NASA should stick to exploration and science, let voluntary sectors do the rest

No question, the color photos from NASA’s Spirit Rover on Mars are exciting, and the potential for discovering more about the Red Planet is downright exhilarating. Scientists and technicians from NASA deserve hearty congratulations.
The landing has even uncovered an unexpected and “strangely cohesive” (as science investigator Steve Squyres put it) subsurface material that scientists would like to investigate further. When the rover starts moving around, the pictures should be great.
This is the kind of thing NASA should be doing — exploration and relatively pure science. Unfortunately, NASA does a lot of other things, whose net result has been to deter progress in the human exploration and use of space.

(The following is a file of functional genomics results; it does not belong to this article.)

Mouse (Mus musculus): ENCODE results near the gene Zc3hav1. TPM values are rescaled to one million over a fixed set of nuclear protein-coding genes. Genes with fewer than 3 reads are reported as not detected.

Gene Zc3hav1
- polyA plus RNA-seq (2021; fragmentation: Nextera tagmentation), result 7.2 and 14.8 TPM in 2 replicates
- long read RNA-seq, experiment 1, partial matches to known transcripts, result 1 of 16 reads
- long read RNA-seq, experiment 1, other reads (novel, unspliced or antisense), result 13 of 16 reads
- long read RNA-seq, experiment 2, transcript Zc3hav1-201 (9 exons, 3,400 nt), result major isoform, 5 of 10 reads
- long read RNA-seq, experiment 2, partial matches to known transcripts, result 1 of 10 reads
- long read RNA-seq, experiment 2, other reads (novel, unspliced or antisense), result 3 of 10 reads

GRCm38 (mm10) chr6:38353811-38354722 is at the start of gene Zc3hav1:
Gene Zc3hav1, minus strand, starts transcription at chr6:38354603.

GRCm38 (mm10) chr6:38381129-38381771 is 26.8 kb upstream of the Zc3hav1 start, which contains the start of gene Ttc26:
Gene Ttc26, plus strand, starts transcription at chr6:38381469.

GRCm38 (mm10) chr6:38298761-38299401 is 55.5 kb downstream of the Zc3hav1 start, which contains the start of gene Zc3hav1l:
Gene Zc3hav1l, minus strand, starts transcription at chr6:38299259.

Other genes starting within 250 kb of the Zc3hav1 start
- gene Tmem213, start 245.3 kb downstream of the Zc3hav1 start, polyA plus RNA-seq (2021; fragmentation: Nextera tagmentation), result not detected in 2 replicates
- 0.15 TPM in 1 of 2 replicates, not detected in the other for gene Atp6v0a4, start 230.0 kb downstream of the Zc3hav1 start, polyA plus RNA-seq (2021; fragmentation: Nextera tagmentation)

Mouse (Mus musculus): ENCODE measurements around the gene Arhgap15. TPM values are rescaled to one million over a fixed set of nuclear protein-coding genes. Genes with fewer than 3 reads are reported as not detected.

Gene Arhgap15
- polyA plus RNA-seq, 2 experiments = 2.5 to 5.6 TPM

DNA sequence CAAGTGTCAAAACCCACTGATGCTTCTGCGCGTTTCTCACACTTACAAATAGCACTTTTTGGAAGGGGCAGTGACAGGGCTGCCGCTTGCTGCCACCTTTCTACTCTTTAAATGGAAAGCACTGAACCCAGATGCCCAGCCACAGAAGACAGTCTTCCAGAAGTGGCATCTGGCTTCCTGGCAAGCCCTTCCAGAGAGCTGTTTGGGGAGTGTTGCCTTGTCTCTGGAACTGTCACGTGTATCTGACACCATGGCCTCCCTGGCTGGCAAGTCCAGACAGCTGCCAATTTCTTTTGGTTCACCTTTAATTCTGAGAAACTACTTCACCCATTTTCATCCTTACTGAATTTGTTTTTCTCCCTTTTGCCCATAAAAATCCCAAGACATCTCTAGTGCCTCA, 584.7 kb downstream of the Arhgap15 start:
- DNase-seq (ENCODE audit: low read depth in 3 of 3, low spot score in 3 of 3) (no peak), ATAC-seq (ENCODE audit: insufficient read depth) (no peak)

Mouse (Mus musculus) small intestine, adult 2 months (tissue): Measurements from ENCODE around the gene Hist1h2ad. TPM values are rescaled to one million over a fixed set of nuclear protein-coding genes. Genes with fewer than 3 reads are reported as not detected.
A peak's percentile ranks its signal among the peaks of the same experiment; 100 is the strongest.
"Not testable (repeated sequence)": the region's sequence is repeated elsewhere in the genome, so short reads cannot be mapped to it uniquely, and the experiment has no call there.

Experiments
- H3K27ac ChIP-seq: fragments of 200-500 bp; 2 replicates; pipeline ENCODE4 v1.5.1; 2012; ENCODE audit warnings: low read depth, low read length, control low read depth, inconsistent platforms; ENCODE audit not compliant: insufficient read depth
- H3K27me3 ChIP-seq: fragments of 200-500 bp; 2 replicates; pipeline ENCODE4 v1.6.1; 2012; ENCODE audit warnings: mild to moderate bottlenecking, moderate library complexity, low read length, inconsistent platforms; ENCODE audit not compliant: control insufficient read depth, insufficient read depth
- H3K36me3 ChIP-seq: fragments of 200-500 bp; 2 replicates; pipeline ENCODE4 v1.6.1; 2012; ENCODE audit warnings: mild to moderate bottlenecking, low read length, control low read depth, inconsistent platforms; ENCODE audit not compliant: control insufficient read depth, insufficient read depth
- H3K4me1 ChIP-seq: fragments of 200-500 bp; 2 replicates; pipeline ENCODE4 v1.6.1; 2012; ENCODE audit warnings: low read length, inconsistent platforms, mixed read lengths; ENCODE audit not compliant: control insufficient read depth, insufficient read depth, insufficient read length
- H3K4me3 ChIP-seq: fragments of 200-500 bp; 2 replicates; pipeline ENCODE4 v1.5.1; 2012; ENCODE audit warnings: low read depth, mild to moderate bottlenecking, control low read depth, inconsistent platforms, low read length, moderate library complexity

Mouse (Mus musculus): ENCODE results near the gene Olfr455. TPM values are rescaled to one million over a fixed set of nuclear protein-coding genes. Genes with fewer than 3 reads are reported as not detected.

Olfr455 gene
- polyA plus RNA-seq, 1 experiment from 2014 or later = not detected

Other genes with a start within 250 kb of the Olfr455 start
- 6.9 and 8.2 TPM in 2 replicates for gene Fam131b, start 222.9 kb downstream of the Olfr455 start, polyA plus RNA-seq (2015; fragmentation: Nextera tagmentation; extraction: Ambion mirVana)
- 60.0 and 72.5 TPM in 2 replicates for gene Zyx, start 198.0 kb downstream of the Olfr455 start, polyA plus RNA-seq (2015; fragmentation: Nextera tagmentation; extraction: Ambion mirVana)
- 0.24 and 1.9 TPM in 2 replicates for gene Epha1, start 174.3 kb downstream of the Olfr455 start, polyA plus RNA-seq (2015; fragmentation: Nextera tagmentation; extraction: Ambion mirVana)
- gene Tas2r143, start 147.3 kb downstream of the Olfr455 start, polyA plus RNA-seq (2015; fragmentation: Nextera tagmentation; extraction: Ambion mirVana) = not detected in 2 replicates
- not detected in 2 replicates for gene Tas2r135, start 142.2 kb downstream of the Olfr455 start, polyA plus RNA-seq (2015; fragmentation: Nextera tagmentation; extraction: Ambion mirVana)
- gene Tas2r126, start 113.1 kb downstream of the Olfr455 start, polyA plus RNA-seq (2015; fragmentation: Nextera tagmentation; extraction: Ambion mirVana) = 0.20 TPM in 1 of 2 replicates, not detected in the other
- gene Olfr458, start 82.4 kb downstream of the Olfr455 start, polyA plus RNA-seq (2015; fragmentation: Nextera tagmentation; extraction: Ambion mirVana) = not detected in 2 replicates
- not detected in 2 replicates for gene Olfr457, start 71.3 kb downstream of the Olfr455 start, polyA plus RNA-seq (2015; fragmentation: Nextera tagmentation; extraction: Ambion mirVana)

“It’s tragic how little we’ve progressed beyond the Apollo moon landings as NASA has become a fossilized bureaucracy that has used taxpayer money to venture into blind alleys and precluded the commercial development of space,” Robert A. Poole said. Poole is director of transportation studies at the Los Angeles-based Reason Foundation and a longtime space enthusiast.
Poole believes the shuttle and the space station have wasted resources and pre-empted private-sector activities that could have yielded exciting advances. He notes that even so, suborbital technologies are moving ahead, and he is excited that aviator Burt Rutan’s Spaceship One last month broke the sound barrier and could win the X Prize, sponsored by a foundation in St. Louis.
NASA should do research and let the voluntary and commercial sectors do the rest.
That’s the lesson of the Spirit rover.